Fantastic Trio of Short Stories by Roald Dahl in A Taste of the Unexpected (2005)

Although famous for his children’s stories, Dahl also wrote a number of crime/mystery short stories. I had read one of these prior to today, ‘Lamb to the Slaughter’ (1953), and I must say it is one which has stuck in my mind, for its cold bloodedness, all the more chilling for its lack of gory details. Today’s review is a collection of three of his other mystery stories.

‘Taste’ (1954)

Given the title it is no surprise that this story takes place at a dinner party, hosted by Mike, his wife and daughter. The other guests are the narrator, the narrator’s wife and the gourmet Richard Pratt. Usually a bet is held whereby Mike has Richard guess the breed and vintage of the claret they’re drinking. The prize is usually a case of the claret in question. But this the stake are radically changed, making this a dinner no one will forget in a hurry…

Although a short, short story Dahl is an expert at displaying potent personalities in minimal character description. There may not be a dead body in sight in this story but blooming heck is the tension screwed to its highest setting. Yet within all this tension Dahl also manages to create an undercurrent of social comedy. Simply wonderful!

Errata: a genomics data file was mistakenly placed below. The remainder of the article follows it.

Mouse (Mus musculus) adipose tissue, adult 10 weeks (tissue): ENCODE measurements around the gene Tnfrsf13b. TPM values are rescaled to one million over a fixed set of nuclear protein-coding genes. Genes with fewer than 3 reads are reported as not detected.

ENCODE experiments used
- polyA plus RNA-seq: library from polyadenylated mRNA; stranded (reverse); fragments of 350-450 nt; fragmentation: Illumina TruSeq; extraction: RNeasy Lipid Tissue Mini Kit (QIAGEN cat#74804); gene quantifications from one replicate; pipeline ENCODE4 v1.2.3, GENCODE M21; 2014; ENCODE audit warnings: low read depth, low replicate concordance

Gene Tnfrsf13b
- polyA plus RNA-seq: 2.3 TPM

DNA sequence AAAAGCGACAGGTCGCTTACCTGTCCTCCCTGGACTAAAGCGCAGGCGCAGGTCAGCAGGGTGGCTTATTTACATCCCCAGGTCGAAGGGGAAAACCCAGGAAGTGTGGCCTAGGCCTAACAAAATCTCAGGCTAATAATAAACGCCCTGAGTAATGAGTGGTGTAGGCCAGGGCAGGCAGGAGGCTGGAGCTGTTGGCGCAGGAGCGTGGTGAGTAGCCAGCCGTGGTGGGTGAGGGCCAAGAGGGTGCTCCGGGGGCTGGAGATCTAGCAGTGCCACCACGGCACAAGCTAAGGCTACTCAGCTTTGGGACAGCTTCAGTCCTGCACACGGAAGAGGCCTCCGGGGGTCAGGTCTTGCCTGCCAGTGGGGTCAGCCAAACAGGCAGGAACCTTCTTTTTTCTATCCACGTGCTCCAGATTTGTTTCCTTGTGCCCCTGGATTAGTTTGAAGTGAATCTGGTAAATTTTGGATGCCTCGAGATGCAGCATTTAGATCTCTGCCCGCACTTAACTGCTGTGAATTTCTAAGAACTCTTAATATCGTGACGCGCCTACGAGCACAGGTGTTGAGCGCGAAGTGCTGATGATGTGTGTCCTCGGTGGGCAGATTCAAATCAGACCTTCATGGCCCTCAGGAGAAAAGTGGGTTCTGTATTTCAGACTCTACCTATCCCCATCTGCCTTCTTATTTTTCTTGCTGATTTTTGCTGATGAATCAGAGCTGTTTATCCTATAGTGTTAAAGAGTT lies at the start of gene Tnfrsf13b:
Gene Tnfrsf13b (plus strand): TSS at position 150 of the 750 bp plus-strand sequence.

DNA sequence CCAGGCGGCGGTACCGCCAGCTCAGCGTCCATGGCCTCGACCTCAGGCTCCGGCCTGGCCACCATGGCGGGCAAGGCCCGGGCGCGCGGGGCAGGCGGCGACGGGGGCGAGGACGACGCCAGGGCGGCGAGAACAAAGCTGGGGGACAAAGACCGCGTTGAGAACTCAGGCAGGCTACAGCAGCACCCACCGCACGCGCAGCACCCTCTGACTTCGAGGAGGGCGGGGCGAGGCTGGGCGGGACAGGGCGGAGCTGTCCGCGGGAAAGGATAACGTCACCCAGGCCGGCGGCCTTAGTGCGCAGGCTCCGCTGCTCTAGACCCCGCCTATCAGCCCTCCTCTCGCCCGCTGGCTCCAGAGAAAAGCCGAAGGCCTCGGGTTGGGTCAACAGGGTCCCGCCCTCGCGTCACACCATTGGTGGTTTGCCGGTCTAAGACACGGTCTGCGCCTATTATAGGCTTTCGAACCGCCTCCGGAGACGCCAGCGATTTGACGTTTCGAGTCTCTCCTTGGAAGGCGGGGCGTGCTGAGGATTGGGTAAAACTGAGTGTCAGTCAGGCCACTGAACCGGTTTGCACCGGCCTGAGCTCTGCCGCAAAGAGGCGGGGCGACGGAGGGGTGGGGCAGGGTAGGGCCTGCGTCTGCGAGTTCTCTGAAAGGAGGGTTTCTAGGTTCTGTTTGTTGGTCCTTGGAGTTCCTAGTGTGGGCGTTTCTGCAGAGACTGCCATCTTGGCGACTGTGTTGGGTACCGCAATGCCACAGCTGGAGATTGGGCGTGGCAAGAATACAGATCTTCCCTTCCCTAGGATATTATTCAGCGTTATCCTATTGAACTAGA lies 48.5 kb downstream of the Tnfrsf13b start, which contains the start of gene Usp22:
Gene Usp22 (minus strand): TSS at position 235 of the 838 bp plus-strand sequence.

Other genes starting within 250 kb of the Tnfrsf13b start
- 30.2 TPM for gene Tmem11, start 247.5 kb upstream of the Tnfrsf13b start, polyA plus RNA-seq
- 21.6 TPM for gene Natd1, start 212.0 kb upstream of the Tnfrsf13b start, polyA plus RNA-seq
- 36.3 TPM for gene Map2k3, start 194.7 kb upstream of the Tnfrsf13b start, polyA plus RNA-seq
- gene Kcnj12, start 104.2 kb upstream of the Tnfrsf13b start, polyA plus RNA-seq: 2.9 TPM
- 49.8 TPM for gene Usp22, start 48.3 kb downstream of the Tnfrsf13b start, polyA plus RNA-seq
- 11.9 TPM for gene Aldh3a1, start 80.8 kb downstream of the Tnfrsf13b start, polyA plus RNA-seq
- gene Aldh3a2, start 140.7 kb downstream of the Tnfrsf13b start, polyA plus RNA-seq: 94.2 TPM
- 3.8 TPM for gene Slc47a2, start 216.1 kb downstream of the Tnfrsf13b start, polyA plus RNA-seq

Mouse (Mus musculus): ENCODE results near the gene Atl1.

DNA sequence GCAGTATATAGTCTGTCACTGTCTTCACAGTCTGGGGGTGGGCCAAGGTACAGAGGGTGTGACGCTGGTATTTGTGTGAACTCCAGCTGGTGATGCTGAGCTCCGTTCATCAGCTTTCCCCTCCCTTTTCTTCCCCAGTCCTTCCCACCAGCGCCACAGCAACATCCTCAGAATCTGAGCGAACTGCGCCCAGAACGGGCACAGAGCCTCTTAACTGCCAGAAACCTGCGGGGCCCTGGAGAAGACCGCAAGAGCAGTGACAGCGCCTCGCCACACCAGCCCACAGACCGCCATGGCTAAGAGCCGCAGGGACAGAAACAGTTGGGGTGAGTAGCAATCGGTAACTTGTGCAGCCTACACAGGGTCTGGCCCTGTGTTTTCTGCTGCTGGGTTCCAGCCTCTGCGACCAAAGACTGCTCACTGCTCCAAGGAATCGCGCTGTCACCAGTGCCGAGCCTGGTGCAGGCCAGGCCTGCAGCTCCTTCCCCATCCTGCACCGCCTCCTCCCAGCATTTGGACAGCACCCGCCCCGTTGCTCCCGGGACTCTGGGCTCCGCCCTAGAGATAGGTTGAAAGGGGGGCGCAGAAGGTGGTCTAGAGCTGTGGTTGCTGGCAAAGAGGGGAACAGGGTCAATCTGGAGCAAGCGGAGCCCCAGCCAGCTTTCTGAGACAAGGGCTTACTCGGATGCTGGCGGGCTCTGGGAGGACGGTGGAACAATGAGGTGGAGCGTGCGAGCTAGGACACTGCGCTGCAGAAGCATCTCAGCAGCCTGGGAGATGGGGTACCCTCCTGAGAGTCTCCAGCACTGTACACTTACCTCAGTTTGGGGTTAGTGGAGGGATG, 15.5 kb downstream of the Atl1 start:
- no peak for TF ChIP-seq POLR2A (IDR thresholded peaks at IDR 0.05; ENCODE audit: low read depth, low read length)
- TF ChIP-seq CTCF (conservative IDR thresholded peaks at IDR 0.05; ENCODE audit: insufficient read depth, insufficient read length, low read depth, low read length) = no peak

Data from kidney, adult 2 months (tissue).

‘The Way Up to Heaven’ (1960)

Our next story focuses Mrs Forster and her husband. She is a woman who suffers terribly with the anxiety of being late for things and missing them. He is a man who likes to play on this tendency and hurt her as much as possible through it. This is the setup we are confronted with when Mrs Forster needs to catch a plane, but its’ outcome as the title of this collection suggests is unexpected.

The horror factor in this story is maximised through what it leaves unsaid and it chilling to see what a person would do to prevent them being late. As with the first story this is another strong offering from Dahl and again he captures character personalities and relationships terrifying well.

‘The Landlady’ (1960)

In the final story of the collection Billy Weaver is sent by head office to Bath. He has to find his own accommodation and decides on a bed and breakfast. The old lady seems nice, but though rather dotty. However the increasing attitude of expectedness and her hints of him being just the right sort of guest makes the mystery fan reader very uneasy. This is an open ended story but Dahl leaves you with a certainty is what Weaver’s fate will be.

Normally open ended stories annoy me, but here Dahl uses it to perfection and the increasing sense of horror he creates in the reader, as they realise what is going to happen is expertly done. The spine chilling nature of this story is heightened by the genteel cast and setting.

So if you haven’t guessed already I absolutely loved this brilliant collection of stories and definitely want to read more by Dahl. He knows how to write a short mystery story well and certainly gives you the unexpected in each tale. The lack of gore but high spine tingling factor really impressed me and I think modern crime writers could learn a thing or two from him. This collection would be a great introduction for those new Dahl’s mystery fiction, but equally great for those more familiar.

Rating: 5/5

Vintage Mystery Scavenger Hunt Item (Silver Card): Jewellery of Any Sort